How to fix a dropped stitch wayyyy back? - Mothering Forums

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#1 of 2 Old 11-18-2010, 09:42 PM - Thread Starter
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Here's the situation.  I'm knitting my first pair of gloves.  Knit a bunch of rows of knitting, 56 stitches in the round.  When it came time for the first row of stockinette, I reduced to 48 stitches according to the instructions.  k5, k2tog.  When I got to the end of the round, I seemed to be one stitch short.  I checked the row over carefully, counted everything, but there could be no doubt -- I had 48 stitches on the needles but had not done the final k2tog that I'd expected to.  I didn't see any dropped stitches.  I couldn't figure out how that worked out, but just went with it.


This is a stranded, Norwegian kind of glove, so I started working in the pattern.  I'm 12 rows up the pattern, which is 15 rows above the ribbing.  I set it down for the night, but try it on first to see how it feels, and that's when I noticed a funny spot at the very top of the ribbing.  Investigating more closely, I find... Oh dear Lord, a dropped stitch. Unzipped for a couple of rows, but still near the top of the ribbing.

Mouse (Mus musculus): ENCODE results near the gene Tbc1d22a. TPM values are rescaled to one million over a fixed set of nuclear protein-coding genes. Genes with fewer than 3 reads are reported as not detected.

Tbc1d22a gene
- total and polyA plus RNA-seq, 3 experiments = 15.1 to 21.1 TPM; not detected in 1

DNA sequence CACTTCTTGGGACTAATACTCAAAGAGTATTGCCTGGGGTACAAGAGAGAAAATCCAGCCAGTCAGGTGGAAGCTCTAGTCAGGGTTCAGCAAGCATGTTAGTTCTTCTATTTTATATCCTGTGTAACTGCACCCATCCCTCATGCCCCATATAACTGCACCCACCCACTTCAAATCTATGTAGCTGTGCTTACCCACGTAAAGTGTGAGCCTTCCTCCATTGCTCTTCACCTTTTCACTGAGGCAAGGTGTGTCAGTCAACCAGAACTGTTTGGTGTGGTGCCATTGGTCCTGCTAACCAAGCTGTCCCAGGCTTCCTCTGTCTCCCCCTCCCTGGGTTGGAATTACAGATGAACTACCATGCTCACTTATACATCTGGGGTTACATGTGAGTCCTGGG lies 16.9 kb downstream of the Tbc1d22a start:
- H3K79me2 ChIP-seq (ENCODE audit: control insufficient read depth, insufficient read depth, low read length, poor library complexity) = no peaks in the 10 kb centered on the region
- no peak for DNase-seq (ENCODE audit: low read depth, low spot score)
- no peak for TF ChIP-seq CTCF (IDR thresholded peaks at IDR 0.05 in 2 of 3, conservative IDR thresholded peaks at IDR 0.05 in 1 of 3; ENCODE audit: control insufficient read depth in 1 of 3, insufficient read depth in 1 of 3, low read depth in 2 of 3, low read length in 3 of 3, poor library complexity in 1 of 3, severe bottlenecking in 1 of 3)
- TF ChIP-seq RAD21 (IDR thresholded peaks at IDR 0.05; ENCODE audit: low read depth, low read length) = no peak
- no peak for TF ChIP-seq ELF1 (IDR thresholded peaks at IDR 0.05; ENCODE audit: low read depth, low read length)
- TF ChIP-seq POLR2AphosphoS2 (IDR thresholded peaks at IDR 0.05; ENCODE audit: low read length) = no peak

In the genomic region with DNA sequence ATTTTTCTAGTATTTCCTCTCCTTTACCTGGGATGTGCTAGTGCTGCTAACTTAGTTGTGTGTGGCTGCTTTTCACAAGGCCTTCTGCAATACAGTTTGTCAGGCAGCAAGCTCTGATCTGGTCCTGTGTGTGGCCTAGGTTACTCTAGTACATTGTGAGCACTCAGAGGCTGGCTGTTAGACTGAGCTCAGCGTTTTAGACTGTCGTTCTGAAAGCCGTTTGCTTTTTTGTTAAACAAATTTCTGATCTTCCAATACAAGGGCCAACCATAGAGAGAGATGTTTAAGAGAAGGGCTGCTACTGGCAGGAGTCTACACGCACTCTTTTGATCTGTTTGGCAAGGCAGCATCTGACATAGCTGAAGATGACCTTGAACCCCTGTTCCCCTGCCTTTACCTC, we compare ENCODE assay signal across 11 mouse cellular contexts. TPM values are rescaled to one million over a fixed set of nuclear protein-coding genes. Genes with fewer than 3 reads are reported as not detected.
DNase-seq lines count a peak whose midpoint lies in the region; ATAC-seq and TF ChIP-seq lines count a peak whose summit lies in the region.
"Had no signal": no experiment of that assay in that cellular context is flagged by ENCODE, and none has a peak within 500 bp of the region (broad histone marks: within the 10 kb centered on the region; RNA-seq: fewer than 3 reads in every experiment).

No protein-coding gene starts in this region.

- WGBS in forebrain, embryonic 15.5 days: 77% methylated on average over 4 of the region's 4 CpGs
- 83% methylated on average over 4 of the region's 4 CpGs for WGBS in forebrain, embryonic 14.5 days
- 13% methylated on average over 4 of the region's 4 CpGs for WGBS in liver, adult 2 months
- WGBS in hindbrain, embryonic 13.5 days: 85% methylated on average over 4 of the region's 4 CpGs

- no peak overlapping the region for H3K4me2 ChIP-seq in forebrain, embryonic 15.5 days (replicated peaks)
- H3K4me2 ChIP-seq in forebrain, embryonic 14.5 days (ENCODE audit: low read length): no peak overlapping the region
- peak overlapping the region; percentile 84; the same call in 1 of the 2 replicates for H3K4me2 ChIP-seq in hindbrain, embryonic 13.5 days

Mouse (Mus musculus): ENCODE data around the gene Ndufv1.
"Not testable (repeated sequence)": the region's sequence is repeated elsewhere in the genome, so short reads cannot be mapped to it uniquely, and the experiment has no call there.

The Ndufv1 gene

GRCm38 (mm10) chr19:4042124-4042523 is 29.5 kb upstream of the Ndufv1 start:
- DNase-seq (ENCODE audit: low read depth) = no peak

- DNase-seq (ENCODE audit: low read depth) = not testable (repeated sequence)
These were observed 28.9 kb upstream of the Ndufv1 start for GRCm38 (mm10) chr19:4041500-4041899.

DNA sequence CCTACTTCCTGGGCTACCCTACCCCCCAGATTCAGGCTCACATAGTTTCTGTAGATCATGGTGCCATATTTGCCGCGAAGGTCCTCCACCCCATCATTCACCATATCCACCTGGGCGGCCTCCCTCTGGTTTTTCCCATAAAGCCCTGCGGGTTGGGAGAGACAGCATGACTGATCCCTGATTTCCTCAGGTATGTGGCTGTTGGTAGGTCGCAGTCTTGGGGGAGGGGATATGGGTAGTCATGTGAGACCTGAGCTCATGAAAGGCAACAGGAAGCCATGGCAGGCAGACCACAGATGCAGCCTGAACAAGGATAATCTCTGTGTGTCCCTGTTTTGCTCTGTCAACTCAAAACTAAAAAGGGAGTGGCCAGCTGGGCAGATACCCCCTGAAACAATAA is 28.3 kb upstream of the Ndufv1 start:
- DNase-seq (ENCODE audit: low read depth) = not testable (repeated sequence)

My only guess is that I dropped it on the very last row of ribbing, which is why the k2p2 worked just fine and then the k5 k2tog didn't.


So anyway... I know how to pick up a dropped stitch in general, and how to carry it up to the row you're working on.  But how do you do it when that stitch was supposed to be k2togethered 15 rows before?  I can't work it all the way up to where I am, because that would make 49 and ruin the pattern.  


Is there a way to work it up to where the ribbing stops then somehow tie it off, so at least it's stable and not going to unravel?

Heather, mom to Caileigh 12/06 and aspie ADHD prodigy David 05/98 :intact lact
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#2 of 2 Old 11-20-2010, 07:58 PM
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I think you could totally tie it off, unless of course you want to rip the stitch next to it back to the same point.  Bring it up to where you want it, then slip a piece of matching scrap yarn through it and bring it inside of the gloves, make a small knot and weave in the ends.  Hope this helps!

Sarah knit.gif married to Micah, mama to dd1 (9), dd2 (7) and ds (2). We love to homeschool.gif h20homebirth.gif goorganic.jpgchicken3.gif
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